GCCMA’s Professional Development Sessions Coordinated by Institute

Austin Gibbons

Tuesday, January 7th, 2020

City and county managers from more than 120 communities studied critical topics such as millennials’ impact on local government during the fall conference of the Georgia City-County Management Association (GCCMA).

Conference training sessions coordinated by the Institute of Government also covered other relevant topics such as change management, emergency preparedness and the benefits of effective employee wellness programs.

The conference included a presentation on “Millennials in the Local Government Workforce” by two millennials themselves, Douglasville Assistant City Manager Chelsea Jackson and Decatur Assistant City Manager Teresa Taylor. The millennial generation often is defined as those born between 1981 and 1996. Taylor utilized a survey of 85 millennials who work in local government to inform the presentation.

“Most presentations I’ve heard on millennials have been given by non-millennials,” said Taylor. “This GCCMA presentation was crucial because it allowed Chelsea and me to discuss work-life balance, highlight the efficiency that millennials bring to the decision-making table and dispel myths about our generation.”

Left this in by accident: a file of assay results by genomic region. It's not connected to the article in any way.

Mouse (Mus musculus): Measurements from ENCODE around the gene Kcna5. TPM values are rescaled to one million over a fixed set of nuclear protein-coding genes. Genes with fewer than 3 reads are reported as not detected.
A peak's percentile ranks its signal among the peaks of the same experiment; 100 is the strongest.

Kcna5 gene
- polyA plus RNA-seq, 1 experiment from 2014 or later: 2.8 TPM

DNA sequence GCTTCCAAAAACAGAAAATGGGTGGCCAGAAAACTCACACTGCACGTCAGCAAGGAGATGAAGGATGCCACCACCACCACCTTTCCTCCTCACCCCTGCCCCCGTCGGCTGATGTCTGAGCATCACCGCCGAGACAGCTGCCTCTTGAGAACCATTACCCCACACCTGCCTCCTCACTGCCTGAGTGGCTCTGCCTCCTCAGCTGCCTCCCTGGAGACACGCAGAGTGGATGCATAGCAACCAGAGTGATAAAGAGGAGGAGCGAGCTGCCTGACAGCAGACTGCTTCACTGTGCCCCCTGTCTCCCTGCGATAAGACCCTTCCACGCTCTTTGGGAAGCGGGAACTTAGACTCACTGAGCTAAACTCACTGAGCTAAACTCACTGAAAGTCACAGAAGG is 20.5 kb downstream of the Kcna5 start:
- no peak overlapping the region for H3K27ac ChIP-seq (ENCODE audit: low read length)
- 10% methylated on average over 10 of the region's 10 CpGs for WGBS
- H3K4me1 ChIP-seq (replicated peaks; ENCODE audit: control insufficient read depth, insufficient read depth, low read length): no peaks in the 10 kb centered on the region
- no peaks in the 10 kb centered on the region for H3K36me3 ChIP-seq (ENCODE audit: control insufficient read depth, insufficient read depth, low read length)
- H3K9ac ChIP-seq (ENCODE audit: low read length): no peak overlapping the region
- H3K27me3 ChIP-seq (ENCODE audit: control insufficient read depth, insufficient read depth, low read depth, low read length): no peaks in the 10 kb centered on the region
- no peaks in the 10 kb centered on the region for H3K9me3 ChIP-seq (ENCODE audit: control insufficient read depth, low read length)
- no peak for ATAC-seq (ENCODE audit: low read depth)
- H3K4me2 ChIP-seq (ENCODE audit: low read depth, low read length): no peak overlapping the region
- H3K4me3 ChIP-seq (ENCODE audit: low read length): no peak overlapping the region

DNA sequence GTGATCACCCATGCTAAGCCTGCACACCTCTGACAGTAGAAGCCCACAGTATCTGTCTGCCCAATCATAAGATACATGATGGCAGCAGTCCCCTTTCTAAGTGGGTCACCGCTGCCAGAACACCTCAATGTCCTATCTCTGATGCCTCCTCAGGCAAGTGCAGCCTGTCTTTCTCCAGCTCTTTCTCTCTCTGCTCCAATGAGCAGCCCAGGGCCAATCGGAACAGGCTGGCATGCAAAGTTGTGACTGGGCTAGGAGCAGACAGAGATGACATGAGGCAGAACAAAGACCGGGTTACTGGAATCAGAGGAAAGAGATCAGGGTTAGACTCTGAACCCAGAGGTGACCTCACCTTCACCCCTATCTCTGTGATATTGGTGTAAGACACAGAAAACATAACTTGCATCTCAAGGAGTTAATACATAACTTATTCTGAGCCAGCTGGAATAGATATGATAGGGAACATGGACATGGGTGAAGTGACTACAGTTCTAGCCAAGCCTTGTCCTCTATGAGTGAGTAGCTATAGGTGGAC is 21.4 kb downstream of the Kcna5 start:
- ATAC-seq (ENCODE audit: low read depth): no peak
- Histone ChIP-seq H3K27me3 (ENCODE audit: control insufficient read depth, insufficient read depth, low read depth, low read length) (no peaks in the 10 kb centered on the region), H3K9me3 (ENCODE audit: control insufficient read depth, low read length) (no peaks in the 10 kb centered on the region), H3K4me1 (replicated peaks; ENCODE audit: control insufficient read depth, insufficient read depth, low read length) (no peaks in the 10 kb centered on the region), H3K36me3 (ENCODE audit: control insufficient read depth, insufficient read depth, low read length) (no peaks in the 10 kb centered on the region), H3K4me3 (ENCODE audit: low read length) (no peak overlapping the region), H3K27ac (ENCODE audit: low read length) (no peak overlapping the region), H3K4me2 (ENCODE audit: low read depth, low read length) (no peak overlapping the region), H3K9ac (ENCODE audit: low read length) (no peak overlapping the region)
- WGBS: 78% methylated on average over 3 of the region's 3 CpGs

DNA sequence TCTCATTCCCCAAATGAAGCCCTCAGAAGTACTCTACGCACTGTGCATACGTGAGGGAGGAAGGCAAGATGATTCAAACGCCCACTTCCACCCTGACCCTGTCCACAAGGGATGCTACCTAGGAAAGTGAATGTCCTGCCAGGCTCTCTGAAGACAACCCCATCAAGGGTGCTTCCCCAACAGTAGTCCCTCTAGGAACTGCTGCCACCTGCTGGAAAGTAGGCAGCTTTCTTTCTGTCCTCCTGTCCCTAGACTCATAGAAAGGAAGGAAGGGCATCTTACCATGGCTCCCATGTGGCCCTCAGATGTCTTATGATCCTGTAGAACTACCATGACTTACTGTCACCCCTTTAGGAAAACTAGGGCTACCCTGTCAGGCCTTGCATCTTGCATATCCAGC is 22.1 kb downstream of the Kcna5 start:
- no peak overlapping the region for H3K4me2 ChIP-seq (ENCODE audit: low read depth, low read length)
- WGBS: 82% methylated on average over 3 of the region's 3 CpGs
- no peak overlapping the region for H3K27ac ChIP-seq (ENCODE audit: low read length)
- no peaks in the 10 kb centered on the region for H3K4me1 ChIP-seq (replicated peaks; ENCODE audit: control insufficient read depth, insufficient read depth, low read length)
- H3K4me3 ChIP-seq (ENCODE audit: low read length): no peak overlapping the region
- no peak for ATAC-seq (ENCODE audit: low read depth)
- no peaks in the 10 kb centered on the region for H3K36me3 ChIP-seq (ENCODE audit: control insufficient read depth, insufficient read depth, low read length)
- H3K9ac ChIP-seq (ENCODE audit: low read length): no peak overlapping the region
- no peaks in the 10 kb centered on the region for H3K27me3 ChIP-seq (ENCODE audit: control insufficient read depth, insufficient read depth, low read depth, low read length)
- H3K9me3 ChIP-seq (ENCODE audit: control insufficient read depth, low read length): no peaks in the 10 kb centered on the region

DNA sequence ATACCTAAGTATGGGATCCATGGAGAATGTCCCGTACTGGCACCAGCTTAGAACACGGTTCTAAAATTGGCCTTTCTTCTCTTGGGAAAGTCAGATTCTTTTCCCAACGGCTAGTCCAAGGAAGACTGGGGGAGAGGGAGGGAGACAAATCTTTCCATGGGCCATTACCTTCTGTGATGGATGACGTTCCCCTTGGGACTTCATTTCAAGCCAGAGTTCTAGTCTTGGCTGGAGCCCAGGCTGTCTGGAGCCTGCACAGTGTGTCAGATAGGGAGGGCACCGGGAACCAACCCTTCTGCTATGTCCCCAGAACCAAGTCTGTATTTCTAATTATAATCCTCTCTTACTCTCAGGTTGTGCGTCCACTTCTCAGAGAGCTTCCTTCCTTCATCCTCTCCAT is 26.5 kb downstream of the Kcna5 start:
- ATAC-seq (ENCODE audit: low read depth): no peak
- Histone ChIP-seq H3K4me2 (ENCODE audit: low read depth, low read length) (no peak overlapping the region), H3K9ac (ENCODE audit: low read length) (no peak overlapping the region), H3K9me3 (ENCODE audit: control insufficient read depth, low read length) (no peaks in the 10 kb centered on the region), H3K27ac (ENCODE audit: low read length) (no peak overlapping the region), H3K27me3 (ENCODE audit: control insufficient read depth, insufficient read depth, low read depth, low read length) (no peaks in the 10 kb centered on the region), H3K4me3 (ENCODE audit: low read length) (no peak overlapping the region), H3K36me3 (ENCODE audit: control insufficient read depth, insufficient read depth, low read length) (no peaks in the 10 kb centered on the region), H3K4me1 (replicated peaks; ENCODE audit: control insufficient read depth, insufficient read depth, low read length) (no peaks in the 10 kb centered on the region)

The session helped managers and other local government leaders learn more about the experiences and attitudes of the millennial generation, according to Mara Shaw, the Institute’s Leadership Development Program manager.

“We are grateful for the presence of millennials who are bringing fresh perspectives and a value-add to communities across Georgia,” said Shaw.

GCCMA Vice President Marcia Hampton moderated the panel presentation and saw great value in the conversations it produced.

“Millennials are the first generation to grow up in the Information Age,” said Hampton. “They have spent their whole lives immersed in social media and technology, and they bring these firsthand experiences to the table in all sectors of the economy.”

The conference’s keynote address on leadership was delivered by Joe Torrillo, a New York City firefighter who survived being buried alive twice when the World Trade Center collapsed during the Sept. 11 terrorist attacks.